In 2003 the Polish parliament declared the 60th anniversary of his death to be the ‘Year of General Sikorski.’ The new memorial unveiled that year in Gibraltar commemorates his sudden death in 1943.

Some other sites that add more insight, if like me, you had no idea about any of this.

I’ll start with this one:

There was Edward Prchal, who had joined No 310 (Czech) Sqn RAF upon its formation and shot down several aircraft during the Battle of Britain – he later became a highly respected transport aircraft captain and was the pilot of the Liberator in which General Sikorski, then Polish Prime Minister, was killed at Gibraltar on 4 July 1943. Prchal, then a Flight Lieutenant with No 511 Sqn, was in later life much vilified by, largely, the technically illiterate in both literary and theatre circles, and it is pleasant to record that he eventually obtained heavy redress from those concerned in the early 1970′s.
Great site about Czech pilots in WWII


Aviation Safety Network (but the original source for this entry is wiki)

Two short and readable accounts
http://www.historynet.com/was-polands-wartime-leader-murdered.htm

http://www.telegraph.co.uk/news/worldnews/europe/poland/2684368/Poland-to-probe-Gen.-Sikorski-murder.html

A more in-depth one from a history forum

http://forum.axishistory.com/viewtopic.php?t=86615

Another in-depth and considered article from a Polish news source

http://www.storiainrete.com/1079/enigmi/was-general-sikorski-a-victim-of-the-katyn-massacre/

A view from the Polish Ambassador in America during WW2 of the ever-changing political perspective
http://www.derekcrowe.com/post.aspx?id=82

29 thoughts on “Conspiracy theory

  1. Blimey, you’ll be saying Prince Phillip murdered Princess Diana next! Seriously though a good post and an interesting read. I also agree with you about school history lessons, I realise now that they were superficial (could they be anything more in the time available?) and somewhat irrelevant (dates and such like) but the real point about them was to create an interest in and talent for research.

    • Laughing, that one is a bit too ‘pop’ for academic old me. And, nah, I don’t think he did it.

      I got totally fascinated with it. Here was a guy, who I had never heard of in my life, who was affecting WWII politics. Amazing. And then he dies?????

      Some of my school stuff wasn’t superficial – we did the ins and outs of Bosnia and Herzegovina so many times I still remember it now! But it was a lot about dates and stuff. Or so I thought. Maybe not. Not sure what the real point was apart from passing yet another exam. But still, have blog, can make up for all that :)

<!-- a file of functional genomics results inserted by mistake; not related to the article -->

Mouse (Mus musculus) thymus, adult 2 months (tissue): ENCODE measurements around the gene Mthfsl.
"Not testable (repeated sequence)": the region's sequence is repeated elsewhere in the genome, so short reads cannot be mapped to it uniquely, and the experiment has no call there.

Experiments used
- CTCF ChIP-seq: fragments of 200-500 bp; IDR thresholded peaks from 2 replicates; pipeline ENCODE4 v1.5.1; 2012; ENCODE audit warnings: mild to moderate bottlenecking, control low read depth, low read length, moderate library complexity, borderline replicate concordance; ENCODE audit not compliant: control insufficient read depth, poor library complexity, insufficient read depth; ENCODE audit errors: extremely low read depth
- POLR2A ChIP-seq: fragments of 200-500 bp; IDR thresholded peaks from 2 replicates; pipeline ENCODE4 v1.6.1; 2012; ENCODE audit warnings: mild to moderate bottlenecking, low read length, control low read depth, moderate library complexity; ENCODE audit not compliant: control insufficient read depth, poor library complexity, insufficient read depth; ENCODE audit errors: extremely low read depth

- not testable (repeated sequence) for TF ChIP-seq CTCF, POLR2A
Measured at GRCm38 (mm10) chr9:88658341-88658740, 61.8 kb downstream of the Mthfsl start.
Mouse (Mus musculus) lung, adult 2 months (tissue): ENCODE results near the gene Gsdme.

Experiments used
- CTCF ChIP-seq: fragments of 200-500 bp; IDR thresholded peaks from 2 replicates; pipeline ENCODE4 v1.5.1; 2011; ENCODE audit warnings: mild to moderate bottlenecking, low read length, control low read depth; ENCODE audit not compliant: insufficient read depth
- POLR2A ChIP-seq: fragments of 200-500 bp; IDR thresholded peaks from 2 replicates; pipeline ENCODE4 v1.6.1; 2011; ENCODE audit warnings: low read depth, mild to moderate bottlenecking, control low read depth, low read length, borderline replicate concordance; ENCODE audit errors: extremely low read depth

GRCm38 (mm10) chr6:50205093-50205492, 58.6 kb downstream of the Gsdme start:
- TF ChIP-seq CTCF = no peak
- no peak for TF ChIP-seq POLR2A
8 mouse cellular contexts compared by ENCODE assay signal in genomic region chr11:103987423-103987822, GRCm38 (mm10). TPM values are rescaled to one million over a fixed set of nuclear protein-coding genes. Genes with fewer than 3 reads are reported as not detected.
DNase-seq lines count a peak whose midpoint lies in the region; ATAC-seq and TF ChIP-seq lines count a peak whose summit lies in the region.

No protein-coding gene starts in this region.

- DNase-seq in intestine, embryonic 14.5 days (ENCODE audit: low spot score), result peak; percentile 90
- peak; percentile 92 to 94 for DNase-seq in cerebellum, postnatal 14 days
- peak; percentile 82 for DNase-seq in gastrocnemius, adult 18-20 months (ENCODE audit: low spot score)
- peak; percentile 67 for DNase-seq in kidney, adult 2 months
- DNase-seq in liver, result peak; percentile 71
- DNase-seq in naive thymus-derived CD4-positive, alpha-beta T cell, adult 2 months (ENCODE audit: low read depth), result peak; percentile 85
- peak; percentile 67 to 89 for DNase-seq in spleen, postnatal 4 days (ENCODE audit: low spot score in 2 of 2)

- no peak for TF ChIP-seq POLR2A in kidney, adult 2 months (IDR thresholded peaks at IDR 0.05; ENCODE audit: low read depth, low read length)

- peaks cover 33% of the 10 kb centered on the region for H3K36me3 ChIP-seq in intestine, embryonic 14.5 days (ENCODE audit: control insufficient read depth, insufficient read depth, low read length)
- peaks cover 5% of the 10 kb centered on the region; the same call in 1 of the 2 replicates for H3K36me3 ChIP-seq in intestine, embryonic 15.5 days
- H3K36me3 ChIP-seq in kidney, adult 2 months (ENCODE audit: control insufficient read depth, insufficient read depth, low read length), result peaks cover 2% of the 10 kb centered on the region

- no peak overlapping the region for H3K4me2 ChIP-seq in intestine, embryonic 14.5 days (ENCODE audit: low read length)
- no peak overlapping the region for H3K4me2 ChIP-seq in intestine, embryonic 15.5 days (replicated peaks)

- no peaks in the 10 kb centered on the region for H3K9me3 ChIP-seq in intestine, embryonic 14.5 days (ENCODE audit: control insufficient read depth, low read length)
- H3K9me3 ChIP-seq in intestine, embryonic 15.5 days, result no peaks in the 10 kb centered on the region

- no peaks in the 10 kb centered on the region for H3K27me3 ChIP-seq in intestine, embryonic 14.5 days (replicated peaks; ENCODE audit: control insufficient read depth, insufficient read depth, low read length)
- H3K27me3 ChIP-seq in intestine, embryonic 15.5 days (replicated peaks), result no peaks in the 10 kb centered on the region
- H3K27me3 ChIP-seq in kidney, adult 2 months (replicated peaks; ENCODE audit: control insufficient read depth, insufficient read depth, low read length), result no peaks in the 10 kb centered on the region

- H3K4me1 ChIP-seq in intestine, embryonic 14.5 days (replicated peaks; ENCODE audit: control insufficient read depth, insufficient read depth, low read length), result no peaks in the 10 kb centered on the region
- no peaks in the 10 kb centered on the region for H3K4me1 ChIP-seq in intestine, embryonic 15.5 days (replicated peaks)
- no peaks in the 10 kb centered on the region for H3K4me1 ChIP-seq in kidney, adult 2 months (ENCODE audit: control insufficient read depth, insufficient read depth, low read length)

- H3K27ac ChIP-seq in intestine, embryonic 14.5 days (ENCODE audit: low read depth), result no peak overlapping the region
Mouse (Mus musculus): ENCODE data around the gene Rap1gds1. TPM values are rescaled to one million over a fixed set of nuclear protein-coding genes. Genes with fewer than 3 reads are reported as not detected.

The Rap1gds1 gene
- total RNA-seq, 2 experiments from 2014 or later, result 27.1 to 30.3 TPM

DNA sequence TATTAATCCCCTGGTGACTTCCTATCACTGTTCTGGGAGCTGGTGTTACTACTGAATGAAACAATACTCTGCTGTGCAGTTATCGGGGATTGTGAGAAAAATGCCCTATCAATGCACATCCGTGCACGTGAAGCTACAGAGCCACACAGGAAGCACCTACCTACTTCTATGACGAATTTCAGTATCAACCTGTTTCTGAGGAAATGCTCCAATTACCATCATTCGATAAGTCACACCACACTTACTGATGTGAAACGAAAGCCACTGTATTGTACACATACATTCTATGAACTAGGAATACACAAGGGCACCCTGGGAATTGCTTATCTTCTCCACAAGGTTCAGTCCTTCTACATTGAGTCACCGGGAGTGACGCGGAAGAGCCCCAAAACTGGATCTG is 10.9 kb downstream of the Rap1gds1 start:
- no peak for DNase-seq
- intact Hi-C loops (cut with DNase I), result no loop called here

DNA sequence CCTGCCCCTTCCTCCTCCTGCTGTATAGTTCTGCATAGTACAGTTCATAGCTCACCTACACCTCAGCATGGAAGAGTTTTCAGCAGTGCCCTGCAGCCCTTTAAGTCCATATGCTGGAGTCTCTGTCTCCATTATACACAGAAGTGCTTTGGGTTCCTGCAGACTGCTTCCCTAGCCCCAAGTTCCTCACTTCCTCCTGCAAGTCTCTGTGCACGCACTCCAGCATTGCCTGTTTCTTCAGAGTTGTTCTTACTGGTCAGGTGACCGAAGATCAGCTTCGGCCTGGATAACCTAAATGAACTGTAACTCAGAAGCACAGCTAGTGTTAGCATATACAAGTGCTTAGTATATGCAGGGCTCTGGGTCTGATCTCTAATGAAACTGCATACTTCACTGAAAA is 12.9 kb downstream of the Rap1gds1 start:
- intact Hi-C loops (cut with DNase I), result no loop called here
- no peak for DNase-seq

• Since you mention Princess Diana …… No I don’t think anyone outwith the car was responsible for the accident, but I do wonder if there was a phone call between the French and the British about the undesirability of having a quadraplegic mother to the second in line to the throne surviving.

  2. My dad fought in WW II (Battle of the Bulge, Austria, Germany) He always said there were political maneuverings involving the Russians that were not know by the general public and were only beneficial to Russian interests.

    • Always admire North Americans and Australasians who got caught up in European (and other) wars through choice. Not their fight but they still chose to make it theirs.

      Interesting how desperate we all were to fight fascism and ally with communism and then the tables turned.

      Politics huh?

        • What a heart-rending experience for him. Dachau is the one concentration camp I have visited. But, clearly not the same way. It was, how to say, lifeless? Soulless?

          Some politicians maybe have their hearts in the right places. I’m not sure where though, or who they are, when it comes to war and power. At the end of the day, they relied on your dad to help tortured people and mine to drive ships.

  3. Phew, that was heavy, but extremely interesting reading.
    There are so many unanswered questions to many many conspiracies, but at the root of them all, it appears there is always some political gain for the powers that control us. What right have the elected few to withhold the truth from the masses.
    I have a very suspicious mind and any seeds that are sown get me so frustrated when there is a lack of closure to it.
    Sorry if that all sounds a bit disjointed, I’m not very good at writing down what I want to say

    • I know. But, I had to give the background – here’s a bloke (apparently decentish), fights for his country, gets decorated, moves into politics, and gets into worldwide ones, to his own detriment. Or something like that. And I had to add a few relevant WWII bits of info as well. I tried it out on the test Guinea Pig (always ever a thinking test not a physical one) and he thought it was interesting enough. Tried to get me to make it into another James Bond novel :D

      Why should we not be suspicious? Why should we believe silly stories about WMD when it is clear it is an oil/power based issue?